With a backlog of recorded episodes and episodes to record very soon, Star Wars Beyond the Films‘ Nathan P. Butler is now posting short, non-spoiler reviews for many new releases. Spoiler-filled discussion will often follow in the weeks thereafter on the podcast. (In the case of minor releases, that discussion may be kept for a Year in Review series of episodes.)
High Noon on Jakku by Landry Q. Walker (ebook, 2015)
In April 2016, a new anthology – something Star Wars fans have long been hoping for – will be released. The book, Tales from a Galaxy Far, Far Away: Aliens will include six stories, four of which were recently released as separate ebooks, months before seeing physical print. Unlike in previous anthologies, all of the stories in this new tome will be written by a single author, Landry Q. Walker. Each story will feature alien characters from The Force Awakens. This review focuses on one of the four stories released in December 2015.
High Noon on Jakku
Taking place at Niima Outpost on the planet Jakku, High Noon on Jakku focuses on Constable Zuvio, the Kyuzo (i.e. Embo’s species) law enforcement officer seen in The Force Awakens. The tale begins with Zuvio facing his “trusted” droid, CZ-1G5, in a sort of “high noon” style pistol duel. The action then flashes back to shortly before the incident, wherein an apparent heist of digital funds from a computer aboard a banking vessel begins a hunt for the perpetrators. The tale proceeds until we “catch up” to the “duel” and see the situation resolved.
While it is nice to get some new background on Zuvio and his deputies, Streehn and Drego, the story adds little to them beyond simply giving us a story featuring them for the first time. Broadly speaking, the story plays out exactly as one would expect, right down to the “twist” of who the thief turns out to be. It is so straightforward and true-to-form that it feels like a written equivalent of a paint-by-numbers piece.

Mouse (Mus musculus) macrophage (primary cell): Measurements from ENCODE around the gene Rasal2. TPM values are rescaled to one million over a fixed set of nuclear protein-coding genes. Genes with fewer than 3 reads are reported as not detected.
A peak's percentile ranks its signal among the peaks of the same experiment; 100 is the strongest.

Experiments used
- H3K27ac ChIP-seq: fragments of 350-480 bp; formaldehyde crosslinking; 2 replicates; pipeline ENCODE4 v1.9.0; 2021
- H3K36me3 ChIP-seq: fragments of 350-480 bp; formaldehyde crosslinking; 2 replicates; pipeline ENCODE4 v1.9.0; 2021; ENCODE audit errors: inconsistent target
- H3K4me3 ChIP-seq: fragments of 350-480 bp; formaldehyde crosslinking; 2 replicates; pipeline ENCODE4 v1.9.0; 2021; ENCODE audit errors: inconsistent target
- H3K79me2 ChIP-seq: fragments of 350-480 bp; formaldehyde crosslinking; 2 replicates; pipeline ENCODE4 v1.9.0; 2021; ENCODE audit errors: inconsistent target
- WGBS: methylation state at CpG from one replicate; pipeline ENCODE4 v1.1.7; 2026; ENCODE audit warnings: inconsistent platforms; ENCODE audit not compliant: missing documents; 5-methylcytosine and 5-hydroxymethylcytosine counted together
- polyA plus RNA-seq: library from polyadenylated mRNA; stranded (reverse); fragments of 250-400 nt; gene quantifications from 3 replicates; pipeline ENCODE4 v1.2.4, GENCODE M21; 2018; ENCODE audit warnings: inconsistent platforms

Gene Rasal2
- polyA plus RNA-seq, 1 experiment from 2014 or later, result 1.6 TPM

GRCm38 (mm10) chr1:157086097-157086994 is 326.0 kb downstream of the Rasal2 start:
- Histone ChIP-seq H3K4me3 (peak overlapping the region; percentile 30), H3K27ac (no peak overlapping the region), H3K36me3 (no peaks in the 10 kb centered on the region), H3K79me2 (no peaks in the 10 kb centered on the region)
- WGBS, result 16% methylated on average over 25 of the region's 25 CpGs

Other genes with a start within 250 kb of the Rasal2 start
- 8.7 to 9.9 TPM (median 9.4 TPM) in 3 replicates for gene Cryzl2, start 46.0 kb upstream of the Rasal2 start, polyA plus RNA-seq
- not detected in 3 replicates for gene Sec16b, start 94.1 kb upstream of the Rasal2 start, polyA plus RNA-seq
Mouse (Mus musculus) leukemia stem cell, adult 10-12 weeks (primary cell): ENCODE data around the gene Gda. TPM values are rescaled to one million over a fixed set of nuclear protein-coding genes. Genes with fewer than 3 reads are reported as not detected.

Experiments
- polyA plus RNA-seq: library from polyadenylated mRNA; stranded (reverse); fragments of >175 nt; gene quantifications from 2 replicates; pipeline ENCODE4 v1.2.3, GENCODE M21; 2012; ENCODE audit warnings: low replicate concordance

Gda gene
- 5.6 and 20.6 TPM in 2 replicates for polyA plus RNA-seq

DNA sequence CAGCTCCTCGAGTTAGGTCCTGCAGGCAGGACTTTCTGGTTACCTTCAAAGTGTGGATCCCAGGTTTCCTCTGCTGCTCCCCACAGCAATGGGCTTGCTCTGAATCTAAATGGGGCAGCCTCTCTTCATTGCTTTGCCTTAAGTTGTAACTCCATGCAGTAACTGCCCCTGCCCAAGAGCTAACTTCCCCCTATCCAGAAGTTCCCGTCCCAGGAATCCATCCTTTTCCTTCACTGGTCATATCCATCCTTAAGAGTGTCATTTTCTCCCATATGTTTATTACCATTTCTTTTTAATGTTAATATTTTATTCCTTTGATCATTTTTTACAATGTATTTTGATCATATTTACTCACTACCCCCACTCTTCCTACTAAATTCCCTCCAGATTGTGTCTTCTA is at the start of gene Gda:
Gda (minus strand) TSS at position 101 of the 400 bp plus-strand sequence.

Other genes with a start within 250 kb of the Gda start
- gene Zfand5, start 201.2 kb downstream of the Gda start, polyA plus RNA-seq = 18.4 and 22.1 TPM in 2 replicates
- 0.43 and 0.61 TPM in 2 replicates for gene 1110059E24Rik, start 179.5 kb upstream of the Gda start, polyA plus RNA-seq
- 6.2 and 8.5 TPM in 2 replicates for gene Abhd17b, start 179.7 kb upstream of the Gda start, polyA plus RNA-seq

That said, as if compensating for the run-of-the-mill nature of the story, Walker’s decision to begin near the end of the story and then flash backward changes the nature of the tale from being entirely about the rather obvious heist case and instead puts the focus on why Zuvio would be facing off with CG-1G5 at all. Again, the answer is relatively obvious, but that shift in timing helps create more of a driving question for the story than the identity of the story’s criminal (which is so painfully obvious that the culprit might as well be named similarly to The Clone Wars Jedi Master Ima-Gun-Di).
This isn’t a bad story, but it does not offer much.
Does the Label Journey to Star Wars: The Force Awakens Actually Fit the Story?
Given that we will be meeting Zuvio later this week in The Force Awakens, one could argue that anything that introduces new characters from the film counts as part of that “journey,” but unless there is somehow a story connection (beyond characters and location) between this heist and The Force Awakens, the “journey to” label’s validity here is tenuous at best.
High Noon on Jakku isn’t a bad story, nor is it particularly good. It is a straightforward, run-of-the-mill tale that serves to introduce us to Zuvio and his companions and little else. You will not regret reading it, but you will not gain much from the experience either.
Recommended for: Those interested in learning about Zuvio outside of The Force Awakens.
Not recommended for: Those looking for something particularly new, innovative, or unpredictable.
A retail purchase ebook (on Nook) was used for this review.
POST-TFA EDITORIAL ADDITION
Well, so much for Zuvio being a featured character in The Force Awakens. The question of “Where is Zuvio?” could rival the pre-release “Where is Luke?” question.